PCMR intends to shorten, realign or relocate the Payday lift if the resort is evicted. (Luke Nielson/Park Record)
PCMR intends to shorten, realign or relocate the Payday lift if the resort is evicted. (Luke Nielson/Park Record)

Park City Mountain Resort President and General Manager Jenni Smith on Wednesday provided a detailed description of plans to dismantle the infrastructure needed to operate a ski resort on the land disputed in the lawsuit between the PCMR side and the property owner, Talisker Land Holdings, LLC, if the resort is evicted.

Smith offered the information in a declaration included as part of a broader set of 3rd District Court filings this week by the PCMR side as Judge Ryan Harris prepares to consider whether to sign an eviction order. An important hearing is scheduled on Thursday.

According to the filing, PCMR would remove the following lifts: Town, Crescent, King Con, Silverlode, Bonanza, McConkey's, Pioneer, Eaglet and Silver Star. Parts of the Jupiter, Thaynes and Motherlode lifts would be removed. The towers of those three lifts would remain based on their being affixed to the land, PCMR has previously said.

The filing indicates it would cost upward of $3,570,000 to remove the full lifts and the parts of the other ones. The work would last 33 weeks or so if crews operated around the clock every day, Smith's declaration estimates. At least one helicopter would be used nearly all the time, it says.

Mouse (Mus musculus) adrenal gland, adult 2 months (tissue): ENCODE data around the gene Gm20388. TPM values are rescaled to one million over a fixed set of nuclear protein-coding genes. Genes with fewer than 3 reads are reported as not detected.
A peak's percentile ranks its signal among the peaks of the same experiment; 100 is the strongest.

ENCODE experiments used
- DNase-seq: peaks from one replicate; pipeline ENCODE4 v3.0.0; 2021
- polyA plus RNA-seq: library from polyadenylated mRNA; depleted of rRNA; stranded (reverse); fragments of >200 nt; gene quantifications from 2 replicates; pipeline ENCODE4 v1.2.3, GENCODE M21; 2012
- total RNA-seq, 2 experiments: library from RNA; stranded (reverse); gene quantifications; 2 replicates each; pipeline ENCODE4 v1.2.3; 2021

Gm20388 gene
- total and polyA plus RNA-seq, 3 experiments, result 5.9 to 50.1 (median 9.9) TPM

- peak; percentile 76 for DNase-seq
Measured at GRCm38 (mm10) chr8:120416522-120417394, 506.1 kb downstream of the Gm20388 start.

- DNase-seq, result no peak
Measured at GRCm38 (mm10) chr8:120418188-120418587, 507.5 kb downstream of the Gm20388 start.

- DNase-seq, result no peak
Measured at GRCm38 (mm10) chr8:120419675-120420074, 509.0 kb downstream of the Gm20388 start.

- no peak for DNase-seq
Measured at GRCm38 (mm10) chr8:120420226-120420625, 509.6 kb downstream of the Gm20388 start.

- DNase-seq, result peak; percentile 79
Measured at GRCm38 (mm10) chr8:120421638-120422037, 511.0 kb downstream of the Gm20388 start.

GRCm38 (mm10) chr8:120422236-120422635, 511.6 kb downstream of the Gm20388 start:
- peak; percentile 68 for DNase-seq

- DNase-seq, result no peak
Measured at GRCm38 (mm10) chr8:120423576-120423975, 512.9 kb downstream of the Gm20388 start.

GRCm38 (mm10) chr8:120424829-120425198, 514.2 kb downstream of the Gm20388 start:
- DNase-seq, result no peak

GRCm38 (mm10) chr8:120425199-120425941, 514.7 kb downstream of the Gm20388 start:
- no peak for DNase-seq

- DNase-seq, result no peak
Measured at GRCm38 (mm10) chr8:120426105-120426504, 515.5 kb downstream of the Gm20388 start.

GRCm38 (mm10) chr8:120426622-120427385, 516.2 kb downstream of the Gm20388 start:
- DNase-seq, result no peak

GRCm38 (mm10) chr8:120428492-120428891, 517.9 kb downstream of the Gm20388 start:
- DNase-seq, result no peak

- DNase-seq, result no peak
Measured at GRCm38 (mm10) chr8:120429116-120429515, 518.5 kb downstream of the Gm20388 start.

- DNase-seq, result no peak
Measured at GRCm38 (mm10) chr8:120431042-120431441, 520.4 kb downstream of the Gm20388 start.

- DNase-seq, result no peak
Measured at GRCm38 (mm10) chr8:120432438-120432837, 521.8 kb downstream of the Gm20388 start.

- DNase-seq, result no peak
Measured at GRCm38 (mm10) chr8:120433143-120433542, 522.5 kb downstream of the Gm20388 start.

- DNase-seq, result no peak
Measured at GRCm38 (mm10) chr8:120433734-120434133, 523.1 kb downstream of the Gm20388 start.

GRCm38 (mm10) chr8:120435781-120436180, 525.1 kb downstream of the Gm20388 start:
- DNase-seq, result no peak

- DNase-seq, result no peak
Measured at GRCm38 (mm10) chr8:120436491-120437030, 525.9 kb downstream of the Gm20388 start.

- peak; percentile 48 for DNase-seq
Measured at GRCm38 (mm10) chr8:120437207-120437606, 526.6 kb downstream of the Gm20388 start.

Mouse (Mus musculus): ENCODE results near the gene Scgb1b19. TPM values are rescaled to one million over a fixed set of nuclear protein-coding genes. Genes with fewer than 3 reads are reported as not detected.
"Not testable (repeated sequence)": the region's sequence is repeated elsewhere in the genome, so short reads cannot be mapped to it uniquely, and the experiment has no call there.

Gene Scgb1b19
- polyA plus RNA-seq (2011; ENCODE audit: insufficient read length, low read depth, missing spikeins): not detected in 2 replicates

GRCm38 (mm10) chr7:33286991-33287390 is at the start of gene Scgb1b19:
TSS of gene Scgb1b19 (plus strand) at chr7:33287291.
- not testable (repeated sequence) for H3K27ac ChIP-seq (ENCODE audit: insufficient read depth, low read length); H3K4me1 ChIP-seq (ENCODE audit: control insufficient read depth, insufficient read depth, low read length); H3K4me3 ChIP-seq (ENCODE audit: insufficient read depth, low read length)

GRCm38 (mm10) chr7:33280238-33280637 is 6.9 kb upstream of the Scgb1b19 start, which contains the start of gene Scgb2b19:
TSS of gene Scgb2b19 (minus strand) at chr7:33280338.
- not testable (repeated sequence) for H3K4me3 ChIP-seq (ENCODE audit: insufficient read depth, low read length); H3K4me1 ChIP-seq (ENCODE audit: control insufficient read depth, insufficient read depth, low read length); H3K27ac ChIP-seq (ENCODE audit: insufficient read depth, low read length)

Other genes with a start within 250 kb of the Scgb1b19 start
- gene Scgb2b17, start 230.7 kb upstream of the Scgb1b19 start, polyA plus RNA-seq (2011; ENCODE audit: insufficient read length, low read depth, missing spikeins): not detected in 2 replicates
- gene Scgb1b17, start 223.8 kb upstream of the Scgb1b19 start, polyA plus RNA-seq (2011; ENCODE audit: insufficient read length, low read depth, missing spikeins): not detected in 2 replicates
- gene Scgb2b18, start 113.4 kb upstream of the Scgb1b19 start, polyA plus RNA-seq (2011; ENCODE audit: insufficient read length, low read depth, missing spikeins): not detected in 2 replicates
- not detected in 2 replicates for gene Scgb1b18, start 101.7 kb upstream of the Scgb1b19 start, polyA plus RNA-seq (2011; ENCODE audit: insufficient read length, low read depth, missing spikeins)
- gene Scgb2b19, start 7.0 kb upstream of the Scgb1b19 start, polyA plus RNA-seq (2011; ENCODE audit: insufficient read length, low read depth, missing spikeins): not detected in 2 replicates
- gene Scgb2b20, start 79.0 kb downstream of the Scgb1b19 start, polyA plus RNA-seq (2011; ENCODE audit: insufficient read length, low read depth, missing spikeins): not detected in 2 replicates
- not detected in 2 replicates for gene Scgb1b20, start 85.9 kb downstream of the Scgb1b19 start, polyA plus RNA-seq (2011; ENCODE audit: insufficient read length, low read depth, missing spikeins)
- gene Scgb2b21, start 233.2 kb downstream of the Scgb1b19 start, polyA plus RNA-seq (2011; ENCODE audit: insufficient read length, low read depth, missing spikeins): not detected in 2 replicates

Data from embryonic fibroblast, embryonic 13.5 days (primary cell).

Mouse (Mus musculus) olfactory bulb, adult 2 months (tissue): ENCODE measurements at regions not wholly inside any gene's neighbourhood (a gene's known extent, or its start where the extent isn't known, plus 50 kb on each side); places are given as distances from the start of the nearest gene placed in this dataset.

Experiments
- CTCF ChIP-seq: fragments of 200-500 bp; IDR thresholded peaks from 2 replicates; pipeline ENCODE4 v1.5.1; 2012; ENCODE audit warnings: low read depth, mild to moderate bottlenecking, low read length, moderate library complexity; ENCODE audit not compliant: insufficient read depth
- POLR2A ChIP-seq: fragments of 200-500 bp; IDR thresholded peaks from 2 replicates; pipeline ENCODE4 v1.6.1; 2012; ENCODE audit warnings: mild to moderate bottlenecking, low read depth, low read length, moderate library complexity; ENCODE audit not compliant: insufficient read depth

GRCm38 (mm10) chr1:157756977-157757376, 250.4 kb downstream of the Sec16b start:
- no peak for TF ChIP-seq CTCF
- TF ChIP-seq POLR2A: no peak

The resort, meanwhile, would alter the routes of the Payday, Three Kings and Eagle lifts by shortening, realigning or relocating them, the filing says. Realigning the Payday lift would require 15 weeks and cost $1.1 million; shortening the Eagle lift could take 10 weeks and cost $325,000; and shortening the Three Kings lift could require eight weeks and $275,000, it says.

Other infrastructure that PCMR would remove, according to the filing, includes:

  • snowmaking equipment that is removable

  • the equipment and furniture inside three restaurants that are located on the slopes

  • the equipment and vehicles kept in a maintenance building

  • the equipment in the buildings known as Summit Patrol and Demo Center

    The filing says a crew numbering upward of 40 people would need 10 weeks to remove the equipment if they worked every day. The cost is estimated at $427,570.

    PCMR plans to appeal recent rulings that favored Talisker Land Holdings, LLC. Smith says in the declaration reinstalling the infrastructure and undoing modifications to lifts would require two construction seasons or longer if the PCMR side wins the right to return to the land. The declaration estimates the work would cost approximately $7.3 million.